Monday, May 8, 2017

13 Reasons Why by Jay Asher

Considering the recent media blast about this book and the HBO series, I thought it wise to take a second look.  Admittedly, I flew through the alternating voice, young adult novel, interested but not fully anticipating the impact it would and could have.

Usually I can give a confident thumbs upor thumbs down for a book, but this subject - teen suicide - demands more.  First of all, read with caution.  This is not book to put in the hands of a pre-teen, unless that boy or girl has an adult in his/her life for some follow up conversation.  Actually, I hope that every single person who reads this book has an opportunity to discuss it with someone.  The challenge to discuss makes this a valuable book.  13 Reasons Why is a starting point.

When the book opens, we learn that Hannah has committed suicide.  This was not a spur of the moment decision, but rather one that came after a series of events she found impossible to overcome.  Hannah made a set of carefully planned recordings which she mailed with the intent of them being routed to a list of thirteen people.  It's hard to tell if her intentions were to place blame, to create awareness, or to affect change.  

On the simplest of levels, this book reminds us how impactful our actions can be.  We all know that we should be nice.  Honesty, disagreement, challenge and other human interaction can all be handled nicely, but we often forget that.  Personal stress, time constraints and yes, just bad vibes from the other person can get in the way of how we know productive interaction should take place.  Many of the reasons Hannah gives us for her suicide could be considered superficial, but the aggregate of those actions was clearly  powerful.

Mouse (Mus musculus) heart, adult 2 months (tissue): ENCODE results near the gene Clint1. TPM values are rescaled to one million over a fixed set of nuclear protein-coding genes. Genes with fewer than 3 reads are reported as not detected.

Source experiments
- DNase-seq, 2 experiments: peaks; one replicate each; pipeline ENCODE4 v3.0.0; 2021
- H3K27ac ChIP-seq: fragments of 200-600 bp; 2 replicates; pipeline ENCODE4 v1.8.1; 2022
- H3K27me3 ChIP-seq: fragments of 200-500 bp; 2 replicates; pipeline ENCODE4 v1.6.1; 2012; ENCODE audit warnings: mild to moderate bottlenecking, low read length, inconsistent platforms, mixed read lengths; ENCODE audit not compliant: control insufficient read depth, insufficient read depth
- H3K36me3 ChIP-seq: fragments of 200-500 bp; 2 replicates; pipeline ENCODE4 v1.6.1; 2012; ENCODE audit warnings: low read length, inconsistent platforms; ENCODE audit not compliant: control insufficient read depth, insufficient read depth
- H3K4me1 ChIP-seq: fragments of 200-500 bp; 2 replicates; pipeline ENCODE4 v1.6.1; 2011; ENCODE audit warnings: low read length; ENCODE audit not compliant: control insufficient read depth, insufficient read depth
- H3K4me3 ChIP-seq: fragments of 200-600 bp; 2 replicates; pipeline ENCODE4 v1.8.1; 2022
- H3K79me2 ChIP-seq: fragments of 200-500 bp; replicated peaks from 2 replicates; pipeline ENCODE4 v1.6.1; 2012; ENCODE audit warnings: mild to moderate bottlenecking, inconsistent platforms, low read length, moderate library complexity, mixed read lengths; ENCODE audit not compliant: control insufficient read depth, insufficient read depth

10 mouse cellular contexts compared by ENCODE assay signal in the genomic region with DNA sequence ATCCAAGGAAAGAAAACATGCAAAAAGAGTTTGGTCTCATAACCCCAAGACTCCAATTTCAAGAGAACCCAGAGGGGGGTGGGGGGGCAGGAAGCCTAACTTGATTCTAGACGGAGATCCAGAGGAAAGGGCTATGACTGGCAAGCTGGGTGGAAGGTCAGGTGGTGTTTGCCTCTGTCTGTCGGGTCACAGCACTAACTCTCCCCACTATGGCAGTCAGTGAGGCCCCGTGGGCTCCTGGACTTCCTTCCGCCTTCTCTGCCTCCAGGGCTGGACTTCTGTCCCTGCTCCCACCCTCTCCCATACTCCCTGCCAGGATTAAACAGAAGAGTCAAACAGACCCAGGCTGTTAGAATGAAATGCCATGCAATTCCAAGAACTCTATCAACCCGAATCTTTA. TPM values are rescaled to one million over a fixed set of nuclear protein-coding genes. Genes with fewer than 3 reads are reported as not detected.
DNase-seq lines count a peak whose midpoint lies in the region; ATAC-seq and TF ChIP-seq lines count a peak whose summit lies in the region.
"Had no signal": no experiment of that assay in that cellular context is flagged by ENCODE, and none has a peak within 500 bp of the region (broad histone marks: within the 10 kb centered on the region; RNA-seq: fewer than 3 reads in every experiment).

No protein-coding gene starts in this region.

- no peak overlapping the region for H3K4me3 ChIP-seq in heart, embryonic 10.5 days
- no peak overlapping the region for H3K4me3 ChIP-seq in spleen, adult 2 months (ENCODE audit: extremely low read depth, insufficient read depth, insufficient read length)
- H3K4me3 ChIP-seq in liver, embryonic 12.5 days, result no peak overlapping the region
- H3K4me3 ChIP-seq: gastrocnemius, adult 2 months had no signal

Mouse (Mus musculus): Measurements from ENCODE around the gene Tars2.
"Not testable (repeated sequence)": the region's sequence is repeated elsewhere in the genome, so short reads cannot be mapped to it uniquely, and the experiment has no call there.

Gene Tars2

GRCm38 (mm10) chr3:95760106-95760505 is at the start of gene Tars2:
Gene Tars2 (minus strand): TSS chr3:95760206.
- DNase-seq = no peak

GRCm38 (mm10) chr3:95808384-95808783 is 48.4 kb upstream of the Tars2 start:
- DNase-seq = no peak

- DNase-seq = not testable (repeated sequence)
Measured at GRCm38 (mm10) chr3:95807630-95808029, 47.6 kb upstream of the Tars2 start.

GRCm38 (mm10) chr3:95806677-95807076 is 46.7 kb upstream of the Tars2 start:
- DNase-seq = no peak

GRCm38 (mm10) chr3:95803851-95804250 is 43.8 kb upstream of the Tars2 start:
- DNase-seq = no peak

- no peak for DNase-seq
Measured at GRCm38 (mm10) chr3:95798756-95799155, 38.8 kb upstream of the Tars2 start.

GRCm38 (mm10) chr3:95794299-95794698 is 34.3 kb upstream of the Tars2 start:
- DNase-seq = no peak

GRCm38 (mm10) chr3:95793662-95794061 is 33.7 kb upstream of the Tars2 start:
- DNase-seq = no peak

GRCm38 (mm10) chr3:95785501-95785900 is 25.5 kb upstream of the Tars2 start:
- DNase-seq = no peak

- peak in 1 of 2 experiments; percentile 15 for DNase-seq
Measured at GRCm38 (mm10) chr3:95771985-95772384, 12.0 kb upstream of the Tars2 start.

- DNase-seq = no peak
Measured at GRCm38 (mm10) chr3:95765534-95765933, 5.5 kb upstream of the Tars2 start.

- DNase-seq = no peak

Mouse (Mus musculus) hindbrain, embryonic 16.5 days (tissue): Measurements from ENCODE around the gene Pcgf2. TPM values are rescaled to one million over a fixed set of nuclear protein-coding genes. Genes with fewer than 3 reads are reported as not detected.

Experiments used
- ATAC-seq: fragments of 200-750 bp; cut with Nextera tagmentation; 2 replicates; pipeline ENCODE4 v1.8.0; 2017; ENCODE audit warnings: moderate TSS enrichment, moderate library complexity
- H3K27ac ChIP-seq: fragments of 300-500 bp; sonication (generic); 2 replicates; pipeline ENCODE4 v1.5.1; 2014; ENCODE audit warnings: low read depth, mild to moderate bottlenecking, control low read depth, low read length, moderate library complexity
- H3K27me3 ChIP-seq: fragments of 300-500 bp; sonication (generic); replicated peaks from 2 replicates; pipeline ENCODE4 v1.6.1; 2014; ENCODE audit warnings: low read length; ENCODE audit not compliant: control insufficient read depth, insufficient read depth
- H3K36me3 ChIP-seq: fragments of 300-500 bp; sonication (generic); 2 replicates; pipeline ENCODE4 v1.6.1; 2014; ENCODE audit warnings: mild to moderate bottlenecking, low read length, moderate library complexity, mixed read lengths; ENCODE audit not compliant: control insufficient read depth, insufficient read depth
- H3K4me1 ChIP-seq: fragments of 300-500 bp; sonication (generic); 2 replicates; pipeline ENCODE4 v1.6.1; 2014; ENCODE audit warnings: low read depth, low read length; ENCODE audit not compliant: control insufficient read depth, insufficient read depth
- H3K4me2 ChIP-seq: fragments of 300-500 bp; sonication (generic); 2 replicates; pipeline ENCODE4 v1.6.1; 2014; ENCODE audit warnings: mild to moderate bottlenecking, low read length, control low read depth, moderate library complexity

We don't know too much about Hannah before we hear her post mortem voice sharing taped messages with people who entered her life, and whose actions contributed to her suicide.  We don't know if mental health issues entered into the picture, and that's the other point that makes this a powerful piece.  We just don't know, do we?  Cultivating empathy in today's society, especially in light of our current administration's acceptance of crude, raunchy behavior, is essential.  We are all vulnerable in some way, but some of us are just more stubborn and more resilient than others.  Who knows what can happen when mentally unhealthy individuals find themselves the target of bullying and other insensitive behaviors?  

Many people have spoken up against this book saying that it glorifies suicide.  I can't agree with that - not glorifying anyway.  But I can see how, in the mind of a teen would may be troubled, unhealthy, or emotionally battered, suicide could be viewed as a statement.  The concepts of reality and long term consequences don't always resonate in young people's minds, and for that reason, I believe this book should be read with caution and guidance.